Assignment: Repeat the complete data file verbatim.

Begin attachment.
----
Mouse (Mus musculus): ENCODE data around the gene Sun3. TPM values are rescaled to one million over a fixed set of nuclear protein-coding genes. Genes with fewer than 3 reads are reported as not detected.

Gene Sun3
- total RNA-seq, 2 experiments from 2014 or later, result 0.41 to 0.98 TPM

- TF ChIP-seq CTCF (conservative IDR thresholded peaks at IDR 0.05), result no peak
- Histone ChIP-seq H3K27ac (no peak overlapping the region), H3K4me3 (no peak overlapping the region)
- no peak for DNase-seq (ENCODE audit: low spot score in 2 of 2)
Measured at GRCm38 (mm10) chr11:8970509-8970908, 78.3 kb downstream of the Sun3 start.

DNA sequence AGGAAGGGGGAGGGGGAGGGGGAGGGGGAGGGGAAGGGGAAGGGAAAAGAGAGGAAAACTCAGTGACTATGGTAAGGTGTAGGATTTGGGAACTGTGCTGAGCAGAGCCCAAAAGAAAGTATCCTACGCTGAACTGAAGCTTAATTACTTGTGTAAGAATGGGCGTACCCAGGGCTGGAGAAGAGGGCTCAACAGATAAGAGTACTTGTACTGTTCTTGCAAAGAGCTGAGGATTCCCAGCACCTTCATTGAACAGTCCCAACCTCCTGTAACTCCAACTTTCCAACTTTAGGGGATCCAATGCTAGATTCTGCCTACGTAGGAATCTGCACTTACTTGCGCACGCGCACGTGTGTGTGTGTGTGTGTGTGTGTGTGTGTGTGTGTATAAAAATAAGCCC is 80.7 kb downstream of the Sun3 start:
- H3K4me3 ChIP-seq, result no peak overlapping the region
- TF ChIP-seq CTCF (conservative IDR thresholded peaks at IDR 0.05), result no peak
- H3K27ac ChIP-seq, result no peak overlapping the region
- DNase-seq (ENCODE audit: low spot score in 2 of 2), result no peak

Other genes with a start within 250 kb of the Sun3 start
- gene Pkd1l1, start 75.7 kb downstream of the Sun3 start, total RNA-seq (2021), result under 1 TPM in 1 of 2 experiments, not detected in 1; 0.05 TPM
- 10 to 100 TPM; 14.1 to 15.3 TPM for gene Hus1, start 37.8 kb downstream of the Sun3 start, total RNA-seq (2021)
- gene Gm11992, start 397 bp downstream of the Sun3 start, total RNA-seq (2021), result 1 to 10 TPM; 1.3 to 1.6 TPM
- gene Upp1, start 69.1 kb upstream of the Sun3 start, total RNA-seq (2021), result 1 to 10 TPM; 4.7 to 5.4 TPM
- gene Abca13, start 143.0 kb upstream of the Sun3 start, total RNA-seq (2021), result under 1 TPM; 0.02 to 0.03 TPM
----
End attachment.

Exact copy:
Mouse (Mus musculus): ENCODE data around the gene Sun3. TPM values are rescaled to one million over a fixed set of nuclear protein-coding genes. Genes with fewer than 3 reads are reported as not detected.

Gene Sun3
- total RNA-seq, 2 experiments from 2014 or later, result 0.41 to 0.98 TPM

- TF ChIP-seq CTCF (conservative IDR thresholded peaks at IDR 0.05), result no peak
- Histone ChIP-seq H3K27ac (no peak overlapping the region), H3K4me3 (no peak overlapping the region)
- no peak for DNase-seq (ENCODE audit: low spot score in 2 of 2)
Measured at GRCm38 (mm10) chr11:8970509-8970908, 78.3 kb downstream of the Sun3 start.

DNA sequence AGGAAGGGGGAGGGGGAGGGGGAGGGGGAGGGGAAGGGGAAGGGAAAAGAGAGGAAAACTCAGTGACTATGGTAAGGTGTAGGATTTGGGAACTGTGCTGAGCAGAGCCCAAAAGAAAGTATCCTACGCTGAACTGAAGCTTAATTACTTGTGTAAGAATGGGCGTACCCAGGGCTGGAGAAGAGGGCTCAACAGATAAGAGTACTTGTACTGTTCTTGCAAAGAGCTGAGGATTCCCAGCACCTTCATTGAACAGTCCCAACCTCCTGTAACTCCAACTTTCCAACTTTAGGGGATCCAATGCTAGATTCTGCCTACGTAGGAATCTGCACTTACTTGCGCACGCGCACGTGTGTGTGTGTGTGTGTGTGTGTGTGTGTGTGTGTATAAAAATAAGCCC is 80.7 kb downstream of the Sun3 start:
- H3K4me3 ChIP-seq, result no peak overlapping the region
- TF ChIP-seq CTCF (conservative IDR thresholded peaks at IDR 0.05), result no peak
- H3K27ac ChIP-seq, result no peak overlapping the region
- DNase-seq (ENCODE audit: low spot score in 2 of 2), result no peak

Other genes with a start within 250 kb of the Sun3 start
- gene Pkd1l1, start 75.7 kb downstream of the Sun3 start, total RNA-seq (2021), result under 1 TPM in 1 of 2 experiments, not detected in 1; 0.05 TPM
- 10 to 100 TPM; 14.1 to 15.3 TPM for gene Hus1, start 37.8 kb downstream of the Sun3 start, total RNA-seq (2021)
- gene Gm11992, start 397 bp downstream of the Sun3 start, total RNA-seq (2021), result 1 to 10 TPM; 1.3 to 1.6 TPM
- gene Upp1, start 69.1 kb upstream of the Sun3 start, total RNA-seq (2021), result 1 to 10 TPM; 4.7 to 5.4 TPM
- gene Abca13, start 143.0 kb upstream of the Sun3 start, total RNA-seq (2021), result under 1 TPM; 0.02 to 0.03 TPM